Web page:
What Matt is talking about here is looking for needs. That is where great innovators and businessmen excel. They see a need and they meet it. Or they imagine what other people might want and they create value there.  

But the incentive to find these needs and meet them is wiped out with a stimulus check. Why create something when people get a check in the mail for $1000? The stimulus check removes incentives to create solutions. Instead, people have easy money in hand and they go other routes. 

In the midst of a crisis, there are lots of opportunities to meet needs which means there are lots of opportunities to start businesses. This is not to take advantage of people in need but to help meet needs in a faster and better way. Competition and good business do that. It also drives prices down to what people can actually afford and pay. But a stimulus check changes all those dynamics as well.

A number of business ideas come to mind: a doordash business, grocery delivery service, homeschool materials, etc. Many people are stuck at home and need something to do. Businesses that work on sending materials and supplies (like games, crafts, and other resources) through the mail are meeting an important need. 

True Charity and Care 

The final thing to note is that the government does not practice true charity. True charity happens between people. The second great commandment is to love your neighbor as yourself. That is something that people obey when they love other people. Notice it is given to people–it can apply to nations as a whole, but it is still something that happens at the local level: between people.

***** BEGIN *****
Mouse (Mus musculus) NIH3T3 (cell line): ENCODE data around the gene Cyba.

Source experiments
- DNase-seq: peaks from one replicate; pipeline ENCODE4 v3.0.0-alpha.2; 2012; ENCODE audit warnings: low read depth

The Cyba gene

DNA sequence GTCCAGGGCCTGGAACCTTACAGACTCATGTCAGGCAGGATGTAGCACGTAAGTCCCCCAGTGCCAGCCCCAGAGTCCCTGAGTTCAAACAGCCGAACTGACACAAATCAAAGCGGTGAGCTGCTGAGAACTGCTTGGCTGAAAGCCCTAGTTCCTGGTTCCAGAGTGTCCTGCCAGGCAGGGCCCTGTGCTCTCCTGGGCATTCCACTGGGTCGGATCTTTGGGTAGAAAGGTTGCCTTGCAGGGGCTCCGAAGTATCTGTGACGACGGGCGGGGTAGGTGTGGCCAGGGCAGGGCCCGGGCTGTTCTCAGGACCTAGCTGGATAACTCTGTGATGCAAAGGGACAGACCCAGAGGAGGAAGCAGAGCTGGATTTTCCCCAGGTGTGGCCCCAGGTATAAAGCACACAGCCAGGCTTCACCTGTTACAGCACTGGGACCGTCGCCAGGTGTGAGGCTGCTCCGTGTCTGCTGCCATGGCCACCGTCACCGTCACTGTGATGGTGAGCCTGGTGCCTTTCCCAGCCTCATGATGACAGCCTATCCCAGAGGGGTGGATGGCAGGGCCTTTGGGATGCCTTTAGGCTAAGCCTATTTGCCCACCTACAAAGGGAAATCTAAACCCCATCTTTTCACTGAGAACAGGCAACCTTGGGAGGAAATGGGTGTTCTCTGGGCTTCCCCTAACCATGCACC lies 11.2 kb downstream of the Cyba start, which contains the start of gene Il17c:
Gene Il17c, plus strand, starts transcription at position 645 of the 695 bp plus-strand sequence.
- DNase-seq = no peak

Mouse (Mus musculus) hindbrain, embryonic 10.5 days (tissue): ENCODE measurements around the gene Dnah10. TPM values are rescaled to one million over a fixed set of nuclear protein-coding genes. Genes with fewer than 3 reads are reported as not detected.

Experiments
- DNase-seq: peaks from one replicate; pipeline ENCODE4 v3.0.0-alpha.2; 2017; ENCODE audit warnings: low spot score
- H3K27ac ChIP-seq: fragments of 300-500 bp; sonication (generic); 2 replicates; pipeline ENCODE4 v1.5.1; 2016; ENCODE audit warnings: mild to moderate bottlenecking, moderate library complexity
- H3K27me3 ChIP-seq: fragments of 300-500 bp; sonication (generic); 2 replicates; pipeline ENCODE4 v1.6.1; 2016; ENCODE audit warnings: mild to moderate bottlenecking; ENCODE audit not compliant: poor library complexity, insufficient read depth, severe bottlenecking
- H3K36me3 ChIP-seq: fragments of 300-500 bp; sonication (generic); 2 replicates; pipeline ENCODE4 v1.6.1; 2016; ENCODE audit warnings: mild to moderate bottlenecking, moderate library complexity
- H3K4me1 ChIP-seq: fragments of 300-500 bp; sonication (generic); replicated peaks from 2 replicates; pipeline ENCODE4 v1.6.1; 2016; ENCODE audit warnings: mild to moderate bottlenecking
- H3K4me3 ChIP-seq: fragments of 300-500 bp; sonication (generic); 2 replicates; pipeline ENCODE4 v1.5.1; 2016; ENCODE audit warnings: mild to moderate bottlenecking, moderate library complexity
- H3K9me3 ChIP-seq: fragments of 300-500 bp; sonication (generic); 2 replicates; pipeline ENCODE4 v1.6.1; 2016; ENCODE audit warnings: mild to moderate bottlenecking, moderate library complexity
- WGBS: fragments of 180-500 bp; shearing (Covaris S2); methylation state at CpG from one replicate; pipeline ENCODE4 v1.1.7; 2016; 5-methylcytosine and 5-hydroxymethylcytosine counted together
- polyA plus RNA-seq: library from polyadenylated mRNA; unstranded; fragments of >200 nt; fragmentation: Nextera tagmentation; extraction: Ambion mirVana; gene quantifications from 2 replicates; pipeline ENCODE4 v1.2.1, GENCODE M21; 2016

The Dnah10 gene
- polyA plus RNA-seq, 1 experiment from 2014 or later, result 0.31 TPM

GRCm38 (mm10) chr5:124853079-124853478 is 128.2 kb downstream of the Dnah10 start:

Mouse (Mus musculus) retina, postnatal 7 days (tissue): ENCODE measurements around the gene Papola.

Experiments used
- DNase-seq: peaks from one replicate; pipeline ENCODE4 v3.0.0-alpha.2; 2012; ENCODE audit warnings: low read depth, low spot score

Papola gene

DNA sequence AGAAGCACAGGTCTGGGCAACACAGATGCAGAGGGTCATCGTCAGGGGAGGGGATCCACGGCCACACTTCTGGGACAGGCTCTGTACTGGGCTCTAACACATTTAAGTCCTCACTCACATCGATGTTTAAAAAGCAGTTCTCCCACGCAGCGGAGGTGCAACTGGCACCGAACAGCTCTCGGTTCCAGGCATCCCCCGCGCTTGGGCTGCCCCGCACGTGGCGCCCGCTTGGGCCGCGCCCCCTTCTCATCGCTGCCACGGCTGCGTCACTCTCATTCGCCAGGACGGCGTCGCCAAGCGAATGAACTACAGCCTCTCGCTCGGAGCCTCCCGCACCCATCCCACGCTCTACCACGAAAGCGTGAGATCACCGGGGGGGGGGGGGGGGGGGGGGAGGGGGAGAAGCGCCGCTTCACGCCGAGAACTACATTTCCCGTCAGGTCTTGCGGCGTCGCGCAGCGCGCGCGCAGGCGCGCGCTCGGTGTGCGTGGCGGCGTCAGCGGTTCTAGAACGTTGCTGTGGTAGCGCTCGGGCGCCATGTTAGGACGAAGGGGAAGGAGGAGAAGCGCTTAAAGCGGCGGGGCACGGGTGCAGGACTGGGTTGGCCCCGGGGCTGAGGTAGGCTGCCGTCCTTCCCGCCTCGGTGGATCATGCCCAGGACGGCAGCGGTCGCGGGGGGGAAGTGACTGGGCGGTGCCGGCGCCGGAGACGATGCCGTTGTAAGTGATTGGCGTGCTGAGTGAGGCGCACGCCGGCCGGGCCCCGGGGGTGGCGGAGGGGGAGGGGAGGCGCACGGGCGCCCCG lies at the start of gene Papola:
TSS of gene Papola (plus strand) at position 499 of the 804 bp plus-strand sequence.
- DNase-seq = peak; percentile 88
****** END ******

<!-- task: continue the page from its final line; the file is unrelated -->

This means that true charity is something that people do for other people. A stimulus check is not charity. It is not caring for people. True care happens when people use their own gifts and resources to help others. 

True charity only happens when people know each other. The Federal government cannot know people directly and so an abstract gesture, like a stimulus check, does not solve the real problems that people have. 

People need other people. They don’t need money. The real solution in the middle of economic turmoil is people who know how to love their neighbors as themselves. People who know how to care for others will take care of each other and help each other. 

Money can help but it is not the most important thing. Proverbs 11:4 says, “Riches do not profit in the day of wrath, but righteousness delivers from death.” Riches are not the solution. We need innovative and caring people who love others and who are good and responsible. Stimulus checks get in the way of true charity and true economic stimulus. 

Image by Gerd Altmann from Pixabay